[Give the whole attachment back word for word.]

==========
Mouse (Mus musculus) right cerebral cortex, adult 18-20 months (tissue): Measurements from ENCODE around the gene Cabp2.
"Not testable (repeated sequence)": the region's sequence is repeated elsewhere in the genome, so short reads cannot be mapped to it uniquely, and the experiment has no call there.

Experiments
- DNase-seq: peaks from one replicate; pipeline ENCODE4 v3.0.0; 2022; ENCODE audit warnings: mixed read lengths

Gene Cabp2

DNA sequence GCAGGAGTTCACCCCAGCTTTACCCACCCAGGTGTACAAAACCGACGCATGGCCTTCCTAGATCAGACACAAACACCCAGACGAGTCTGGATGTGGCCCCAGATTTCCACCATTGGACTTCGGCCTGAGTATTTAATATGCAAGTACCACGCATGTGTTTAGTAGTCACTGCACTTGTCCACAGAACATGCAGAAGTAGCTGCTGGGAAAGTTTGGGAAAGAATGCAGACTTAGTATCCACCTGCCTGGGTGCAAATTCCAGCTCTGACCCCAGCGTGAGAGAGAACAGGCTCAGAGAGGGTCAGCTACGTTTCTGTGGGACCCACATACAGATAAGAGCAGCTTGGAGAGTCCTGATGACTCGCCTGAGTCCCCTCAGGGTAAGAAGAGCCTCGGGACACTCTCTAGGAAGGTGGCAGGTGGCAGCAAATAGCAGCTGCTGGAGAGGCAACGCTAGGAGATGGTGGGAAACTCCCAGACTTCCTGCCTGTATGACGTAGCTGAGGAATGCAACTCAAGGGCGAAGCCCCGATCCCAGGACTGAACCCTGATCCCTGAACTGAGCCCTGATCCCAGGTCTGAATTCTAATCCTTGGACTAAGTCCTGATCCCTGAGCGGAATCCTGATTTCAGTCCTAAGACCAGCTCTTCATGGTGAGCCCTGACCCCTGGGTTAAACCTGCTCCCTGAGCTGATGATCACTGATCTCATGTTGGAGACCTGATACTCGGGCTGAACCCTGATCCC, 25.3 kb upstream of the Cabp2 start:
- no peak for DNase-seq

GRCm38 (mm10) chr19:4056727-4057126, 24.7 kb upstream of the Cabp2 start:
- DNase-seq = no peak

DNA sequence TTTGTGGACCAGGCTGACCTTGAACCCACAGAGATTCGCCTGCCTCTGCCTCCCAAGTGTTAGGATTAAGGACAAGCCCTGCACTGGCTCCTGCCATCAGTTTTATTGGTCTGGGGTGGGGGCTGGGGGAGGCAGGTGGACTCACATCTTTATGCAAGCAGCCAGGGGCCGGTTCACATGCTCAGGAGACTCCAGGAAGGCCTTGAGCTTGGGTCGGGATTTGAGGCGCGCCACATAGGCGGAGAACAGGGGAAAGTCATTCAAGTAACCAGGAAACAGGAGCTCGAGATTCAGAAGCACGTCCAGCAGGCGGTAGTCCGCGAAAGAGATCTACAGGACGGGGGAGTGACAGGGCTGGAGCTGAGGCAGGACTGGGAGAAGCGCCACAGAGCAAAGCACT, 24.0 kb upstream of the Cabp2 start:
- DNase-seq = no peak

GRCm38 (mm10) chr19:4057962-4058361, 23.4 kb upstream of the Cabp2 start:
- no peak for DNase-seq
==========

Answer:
Mouse (Mus musculus) right cerebral cortex, adult 18-20 months (tissue): Measurements from ENCODE around the gene Cabp2.
"Not testable (repeated sequence)": the region's sequence is repeated elsewhere in the genome, so short reads cannot be mapped to it uniquely, and the experiment has no call there.

Experiments
- DNase-seq: peaks from one replicate; pipeline ENCODE4 v3.0.0; 2022; ENCODE audit warnings: mixed read lengths

Gene Cabp2

DNA sequence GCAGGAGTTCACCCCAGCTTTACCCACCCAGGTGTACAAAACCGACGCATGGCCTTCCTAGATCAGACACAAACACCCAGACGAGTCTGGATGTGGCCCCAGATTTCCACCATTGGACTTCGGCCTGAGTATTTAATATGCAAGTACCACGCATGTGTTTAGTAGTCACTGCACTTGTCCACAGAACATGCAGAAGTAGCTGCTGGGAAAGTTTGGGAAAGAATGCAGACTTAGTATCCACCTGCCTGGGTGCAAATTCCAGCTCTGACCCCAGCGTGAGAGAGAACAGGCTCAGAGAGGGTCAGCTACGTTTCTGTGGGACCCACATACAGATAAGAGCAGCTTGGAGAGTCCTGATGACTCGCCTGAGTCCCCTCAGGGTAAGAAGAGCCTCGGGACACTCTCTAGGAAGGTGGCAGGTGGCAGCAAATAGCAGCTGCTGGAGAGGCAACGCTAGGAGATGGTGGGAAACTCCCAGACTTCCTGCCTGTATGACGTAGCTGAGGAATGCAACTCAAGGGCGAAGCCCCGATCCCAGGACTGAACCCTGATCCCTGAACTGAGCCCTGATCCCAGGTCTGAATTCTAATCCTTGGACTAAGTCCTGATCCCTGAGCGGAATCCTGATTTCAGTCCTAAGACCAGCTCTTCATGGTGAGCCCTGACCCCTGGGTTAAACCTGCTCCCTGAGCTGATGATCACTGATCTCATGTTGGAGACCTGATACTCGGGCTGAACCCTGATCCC, 25.3 kb upstream of the Cabp2 start:
- no peak for DNase-seq

GRCm38 (mm10) chr19:4056727-4057126, 24.7 kb upstream of the Cabp2 start:
- DNase-seq = no peak

DNA sequence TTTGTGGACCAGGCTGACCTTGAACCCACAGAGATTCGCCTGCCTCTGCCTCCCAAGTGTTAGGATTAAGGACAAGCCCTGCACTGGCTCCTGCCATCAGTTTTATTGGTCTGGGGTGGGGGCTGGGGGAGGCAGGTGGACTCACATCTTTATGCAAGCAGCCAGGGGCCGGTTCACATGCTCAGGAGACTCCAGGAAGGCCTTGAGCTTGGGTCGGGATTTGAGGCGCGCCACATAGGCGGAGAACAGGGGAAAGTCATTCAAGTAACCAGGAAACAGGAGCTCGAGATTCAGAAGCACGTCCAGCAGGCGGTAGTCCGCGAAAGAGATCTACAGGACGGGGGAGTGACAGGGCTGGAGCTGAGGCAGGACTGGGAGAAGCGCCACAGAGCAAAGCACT, 24.0 kb upstream of the Cabp2 start:
- DNase-seq = no peak

GRCm38 (mm10) chr19:4057962-4058361, 23.4 kb upstream of the Cabp2 start:
- no peak for DNase-seq